Avid watchers of FCA court cases may have noticed that on 9 March the FCA lost its appeal against the decision of the High Court in the case of Ipagoo LLP that the Electronic Money Regulations 2011 (the ”EMRs”) do not imply a statutory trust over funds received from e-money holders. In the case, the FCA had argued that “relevant funds” are subject to a statutory trust pursuant to the EMRs, thus providing wider protection for customers in the event of insolvency. This was, as far as I can see, largely on the basis of the “Duck Test” – if it walks like a duck and quacks like a duck, its highly likely to be a duck. Alas, The High Court disagreed and on 9 March the Court of Appeal unanimously confirmed that decision.
What does this mean?
While this may seem to be an obscure academic matter, of interest only to legal anoraks such as myself, it is actually really important and will have real-world implications for the protection of customers’ funds by safeguarding and for the FCA’s supervision of this area, which is already high on its priority list. The point of the FCA’s case was that if, as they asserted, a statutory trust was created, then even if an Electronic Money Institution (‘EMI’) failed to properly segregate funds received in return for e-money issued (“relevant funds”) in the event of insolvency, the statutory trust would allow the funds to be traced and placed in the asset pool for distribution to e-money holders, thus providing protection from other creditors of the firm. Unfortunately for e-money holders (and payment service users by wider implication) the three Appeal Court judges unanimously agreed with the High Court decision and dismissed the FCA’s appeal, holding that no such statutory trust is created by the EMRs.
The effect of this is that, if in an insolvency, an EMI or Payment Institution (PI) has failed to follow the requirements of the EMRs or Payment Services Regulations (PSRs) to the letter, funds received from customers for e-money or payment services will be available to other creditors and e-money holders or payment service users would have to rank as unsecured creditors, meaning that those customers would be highly unlikely to get their money back.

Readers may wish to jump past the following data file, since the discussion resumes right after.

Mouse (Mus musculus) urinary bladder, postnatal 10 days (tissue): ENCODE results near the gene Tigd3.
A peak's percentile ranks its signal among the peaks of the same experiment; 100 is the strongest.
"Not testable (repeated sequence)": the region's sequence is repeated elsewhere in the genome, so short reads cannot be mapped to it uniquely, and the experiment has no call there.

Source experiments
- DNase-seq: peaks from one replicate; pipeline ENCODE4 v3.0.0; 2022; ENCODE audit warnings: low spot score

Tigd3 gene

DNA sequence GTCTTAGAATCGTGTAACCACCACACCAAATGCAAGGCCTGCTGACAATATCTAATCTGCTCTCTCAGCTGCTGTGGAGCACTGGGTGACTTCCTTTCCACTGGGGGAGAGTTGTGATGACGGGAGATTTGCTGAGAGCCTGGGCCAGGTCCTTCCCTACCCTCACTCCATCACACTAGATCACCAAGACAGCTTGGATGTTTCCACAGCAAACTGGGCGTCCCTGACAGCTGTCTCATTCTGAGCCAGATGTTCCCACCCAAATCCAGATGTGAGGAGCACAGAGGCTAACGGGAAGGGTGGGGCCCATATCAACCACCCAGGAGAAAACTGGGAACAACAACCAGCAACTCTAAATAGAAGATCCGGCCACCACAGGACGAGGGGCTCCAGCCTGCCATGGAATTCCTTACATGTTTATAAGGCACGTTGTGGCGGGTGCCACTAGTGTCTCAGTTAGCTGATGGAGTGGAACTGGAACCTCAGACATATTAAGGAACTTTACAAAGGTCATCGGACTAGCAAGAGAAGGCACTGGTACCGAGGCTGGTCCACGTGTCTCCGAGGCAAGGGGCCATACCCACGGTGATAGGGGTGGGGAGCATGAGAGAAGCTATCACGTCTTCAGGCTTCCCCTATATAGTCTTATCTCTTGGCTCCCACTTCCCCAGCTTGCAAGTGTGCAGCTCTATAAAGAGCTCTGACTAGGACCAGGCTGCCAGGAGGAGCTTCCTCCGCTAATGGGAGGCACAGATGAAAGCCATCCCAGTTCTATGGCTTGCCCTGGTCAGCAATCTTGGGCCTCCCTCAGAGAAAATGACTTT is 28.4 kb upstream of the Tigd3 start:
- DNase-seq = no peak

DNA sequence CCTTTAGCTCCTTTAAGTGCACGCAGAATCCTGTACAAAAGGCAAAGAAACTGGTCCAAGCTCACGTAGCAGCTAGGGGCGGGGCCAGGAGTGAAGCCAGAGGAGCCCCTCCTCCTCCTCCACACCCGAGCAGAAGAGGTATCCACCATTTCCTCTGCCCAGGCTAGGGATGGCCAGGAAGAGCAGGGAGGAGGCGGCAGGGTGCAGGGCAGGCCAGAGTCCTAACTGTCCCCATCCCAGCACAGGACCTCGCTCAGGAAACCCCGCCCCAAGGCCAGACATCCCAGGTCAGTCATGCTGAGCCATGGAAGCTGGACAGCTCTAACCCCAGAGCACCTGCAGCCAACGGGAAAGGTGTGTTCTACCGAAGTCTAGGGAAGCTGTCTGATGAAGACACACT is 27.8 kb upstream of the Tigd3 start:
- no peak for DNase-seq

Wind down plans
The FCA, through its recent requirements for wind down plans for PIs and EMIs, is very focused on ensuring that firms are in a position to spot problems early enough to enable them to wind down while still solvent. This is so that customers’ money can be repaid and this decision can only serve to reinforce the regulator’s concerns about insolvent failure of PIs and EMIs. We have seen the FCA asking to see a number wind down plans and pushing back hard if the plans do not meet their expectations. So, as we can expect continued focus on wind down plans and their effectiveness, I’d suggest firms keep theirs under constant review to make sure that they can justify the triggers and resource requirements identified to be able to show to the FCA that they could wind down successfully and return customers’ funds if required.
What it also means is that as an EMI or PI, you should ensure that you are complying with the letter of the law regarding safeguarding requirements as well as being able to evidence that this is the case. All EMIs are already required by the FCA to have an annual safeguarding audit done and the FCA may start asking to see the audit reports more often given the implications of the Appeal Court decision.
Payment Institutions which are able to take advantage of the Small Companies Exemption in the Companies Act 2006 are not required to undertake such an audit, but unless you have had your safeguarding processes independently audited, how will you be able to show to the FCA that you are compliant? As a reminder, safeguarding is a threshold condition for authorisation and the FCA said it in their recently published Strategy:
“We will use breaches of threshold conditions to stop or restrict the activities of a broader range of problematic firms, even if they don’t pose a risk to consumers or markets."
Not safeguarding properly would definitely be seen as a risk to consumers, so the FCA is likely to move quickly to enforcement action.
As always, it is much better for a firm to be ahead of the game and identity and address any issues before the FCA does. This Appeal Court decision and the FCA’s likely response reinforces that point with regards to safeguarding.
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